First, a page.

Women and children neglected in drive for equitable health for all
IFRC Resolution and joint IFRC/PMNCH Report
29 NOVEMBER 2011 – The International Federation of Red Cross and Red Crescent Societies (IFRC) has passed a Resolution calling on member states to reduce the health inequities for women and children. The Resolution - passed at the Organization’s recent 31st International Conference - coincided with a presentation to the IFRC by PMNCH Director Dr Presern, and the joint publication with PMNCH of a special report: Eliminating health inequities: Every woman and every child counts which calls for urgent action to eliminate all health inequities.
The issue was of women's and children's health was addressed during Commission D in a panel which included the participation of PMNCH Director Carole Presern where she mentioned key initiatives including the Global Strategy for Women's and Children's Health and the Countdown to 2015. The IFRC subsequently went on to pass the Resolution: "Health inequities: reducing burden on women and children", to which you can link on the right.
"Eliminating Health Inequities: Every Woman and Every Child Counts" a joint report from the International Red Cross and Red Crescent Societies and The Partnership for Maternal, Newborn & Child Health (PMNCH), paints a stark picture of global health inequities. The report focuses on women and children not only because many suffer undue hardship, but also because women are instrumental in improving the health of their children, families and communities.
The report contains a set of concrete recommendations for action by different stakeholders, including government, donors and civil society, to improve access to quality care and health information, and greater gender equality. The recommendations take a holistic approach, linking health inequities to poverty, gender bias, and human rights violations, which are in turn impact on education, transport, health, agriculture and overall well-being.
Success stories of social and political action in 10 countries around the world, including Egypt, Bangladesh, Malawi, Ecuador, Afghanistan, Cameroon, Democratic Republic of Congo, Austria, Democratic People's Republic of Korea, and Eritrea, are also highlighted.
Says Dr. Carole Presern, Director of The Partnership for Maternal, Newborn & Child Health: “Political commitment is essential in overcoming the fundamental economic and social barriers that prevent so many women and children from accessing the care to which they are entitled. The Global Strategy for Women's and Children's Health, launched by the UN Secretary-General in 2010, has prompted much greater recognition that reducing maternal and child deaths and reaching the Millennium Development Goals is fundamentally a political challenge, far less a technical one. It has since been impressive to see remarkable leadership by so many countries in committing to investment and policy change to improve equity and access, in line with Global Strategy goals. We need to move still faster, and to insist on accountability for such commitments, but the human rights message is clearly resonating.”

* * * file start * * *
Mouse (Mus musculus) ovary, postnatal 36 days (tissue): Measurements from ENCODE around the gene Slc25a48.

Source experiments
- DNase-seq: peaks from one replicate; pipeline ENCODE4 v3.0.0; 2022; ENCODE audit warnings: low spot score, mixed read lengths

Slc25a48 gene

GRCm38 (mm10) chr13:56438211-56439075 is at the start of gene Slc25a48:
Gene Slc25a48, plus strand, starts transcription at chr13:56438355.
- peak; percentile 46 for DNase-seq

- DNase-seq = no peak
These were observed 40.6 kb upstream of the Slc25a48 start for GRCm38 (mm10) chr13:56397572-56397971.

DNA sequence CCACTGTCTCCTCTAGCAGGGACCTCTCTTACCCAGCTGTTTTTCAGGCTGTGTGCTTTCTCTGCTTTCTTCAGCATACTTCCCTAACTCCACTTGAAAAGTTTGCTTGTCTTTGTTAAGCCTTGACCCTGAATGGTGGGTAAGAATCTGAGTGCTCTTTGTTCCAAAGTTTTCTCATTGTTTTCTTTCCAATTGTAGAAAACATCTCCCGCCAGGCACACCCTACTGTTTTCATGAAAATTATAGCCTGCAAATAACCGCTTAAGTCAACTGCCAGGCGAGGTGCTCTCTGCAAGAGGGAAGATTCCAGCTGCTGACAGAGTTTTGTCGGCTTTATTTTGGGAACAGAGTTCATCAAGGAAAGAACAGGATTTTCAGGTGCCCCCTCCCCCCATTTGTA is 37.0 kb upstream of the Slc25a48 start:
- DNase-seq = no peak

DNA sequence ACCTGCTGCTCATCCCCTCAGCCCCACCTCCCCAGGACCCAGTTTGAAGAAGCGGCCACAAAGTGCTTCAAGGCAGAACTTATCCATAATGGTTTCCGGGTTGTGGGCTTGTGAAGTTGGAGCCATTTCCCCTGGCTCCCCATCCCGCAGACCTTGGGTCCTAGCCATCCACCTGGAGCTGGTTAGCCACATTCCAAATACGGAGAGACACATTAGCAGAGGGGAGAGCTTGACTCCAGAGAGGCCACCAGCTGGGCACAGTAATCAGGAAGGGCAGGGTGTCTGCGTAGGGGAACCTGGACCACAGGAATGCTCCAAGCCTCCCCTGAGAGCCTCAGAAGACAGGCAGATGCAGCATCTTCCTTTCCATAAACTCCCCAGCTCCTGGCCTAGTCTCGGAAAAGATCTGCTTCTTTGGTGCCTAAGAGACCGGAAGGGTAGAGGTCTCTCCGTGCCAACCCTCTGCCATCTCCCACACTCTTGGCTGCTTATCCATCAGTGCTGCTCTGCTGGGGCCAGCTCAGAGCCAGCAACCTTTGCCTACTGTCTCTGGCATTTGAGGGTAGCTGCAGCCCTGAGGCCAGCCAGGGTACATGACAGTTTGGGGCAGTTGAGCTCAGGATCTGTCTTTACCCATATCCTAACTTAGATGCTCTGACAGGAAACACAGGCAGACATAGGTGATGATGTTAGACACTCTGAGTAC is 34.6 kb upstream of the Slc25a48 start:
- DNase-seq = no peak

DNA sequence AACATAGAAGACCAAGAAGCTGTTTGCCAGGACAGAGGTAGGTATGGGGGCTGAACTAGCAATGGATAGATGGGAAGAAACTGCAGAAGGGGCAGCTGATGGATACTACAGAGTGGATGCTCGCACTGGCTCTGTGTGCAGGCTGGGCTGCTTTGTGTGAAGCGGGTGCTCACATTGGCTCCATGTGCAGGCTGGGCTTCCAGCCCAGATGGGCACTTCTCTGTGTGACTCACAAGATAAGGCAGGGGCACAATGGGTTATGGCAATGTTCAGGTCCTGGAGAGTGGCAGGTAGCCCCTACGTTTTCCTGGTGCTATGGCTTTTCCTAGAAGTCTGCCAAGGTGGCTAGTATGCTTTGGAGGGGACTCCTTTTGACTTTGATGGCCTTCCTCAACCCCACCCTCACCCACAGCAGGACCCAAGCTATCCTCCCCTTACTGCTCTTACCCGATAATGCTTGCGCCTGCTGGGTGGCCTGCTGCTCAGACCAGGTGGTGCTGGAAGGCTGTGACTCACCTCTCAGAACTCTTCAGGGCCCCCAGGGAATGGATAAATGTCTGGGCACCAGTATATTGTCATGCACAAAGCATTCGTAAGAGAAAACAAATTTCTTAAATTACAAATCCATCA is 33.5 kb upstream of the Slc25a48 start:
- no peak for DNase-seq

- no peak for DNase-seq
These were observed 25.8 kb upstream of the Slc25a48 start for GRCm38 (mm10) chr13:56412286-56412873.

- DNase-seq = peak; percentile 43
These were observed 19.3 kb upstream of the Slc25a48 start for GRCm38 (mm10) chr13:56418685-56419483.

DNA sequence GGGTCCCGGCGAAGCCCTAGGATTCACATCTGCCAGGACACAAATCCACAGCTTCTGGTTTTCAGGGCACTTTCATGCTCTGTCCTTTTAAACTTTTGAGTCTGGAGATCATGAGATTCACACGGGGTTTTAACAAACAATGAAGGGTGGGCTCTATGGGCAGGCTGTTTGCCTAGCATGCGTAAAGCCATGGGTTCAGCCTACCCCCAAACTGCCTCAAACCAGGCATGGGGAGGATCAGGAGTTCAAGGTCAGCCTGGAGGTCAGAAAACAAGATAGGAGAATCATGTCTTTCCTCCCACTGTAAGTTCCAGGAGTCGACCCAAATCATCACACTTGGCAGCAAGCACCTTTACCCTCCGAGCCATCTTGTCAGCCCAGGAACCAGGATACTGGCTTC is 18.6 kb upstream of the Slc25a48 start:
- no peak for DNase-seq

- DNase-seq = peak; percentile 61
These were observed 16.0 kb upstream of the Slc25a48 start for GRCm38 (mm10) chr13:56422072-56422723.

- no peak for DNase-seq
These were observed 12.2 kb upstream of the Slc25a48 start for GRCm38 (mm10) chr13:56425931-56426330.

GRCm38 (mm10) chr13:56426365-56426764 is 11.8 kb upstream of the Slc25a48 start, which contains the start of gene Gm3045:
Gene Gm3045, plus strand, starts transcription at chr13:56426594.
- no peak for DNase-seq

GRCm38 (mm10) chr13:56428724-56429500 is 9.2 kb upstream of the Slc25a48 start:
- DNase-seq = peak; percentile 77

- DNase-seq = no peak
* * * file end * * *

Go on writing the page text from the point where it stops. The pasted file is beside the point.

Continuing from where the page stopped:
Says Matthias Schmale, Under Secretary General of the International Federation of Red Cross and Red Crescent Societies: “Women, mothers and adolescent girls are too often subjected to stigma and discrimination and denied access to health care. In some countries they are required to have spousal or parental permission to access health services such as sexual and reproductive healthcare. Community-based volunteers can reach the unreached by tailoring a response to their specific context. And it works even in the most unexpected places around the globe as described by the case studies featured in the report”
The Red Cross/ PMNCH report illustrates the urgency of immediate action. The most recent UN figures on maternal mortality show stark disparities in global health: In Mozambique, 550 women die per 100,000 live births due to pregnancy- and childbirth-related causes. In Iceland, just 5 women per 100,000 live births die because of these causes.
Similarly, children born in rural areas or urban slums, children born to mothers with lower levels of education, and children born to families with lower incomes fare worse than others. For example, from a selection of countries where data is available in Africa, Asia and the Americas, a child born to the wealthiest 20 per cent of households is more than twice as likely to reach the age of five compared to children born to the poorest 20 per cent of households in urban areas. In Europe, similar trends are observed: under-five mortality rates are at least 1.9 times higher among the poorest 20 per cent of households than among the richest 20 per cent.
Sadia Kaenzig, IFRC Senior adviser, Health communications, email@example.com +41792173386 (mob)
Lori McDougall, Senior Technical Officer , Policy and Advocacy, The Partnership for Maternal, Newborn & Child Health, firstname.lastname@example.org; +41-79-206-1320 (mob)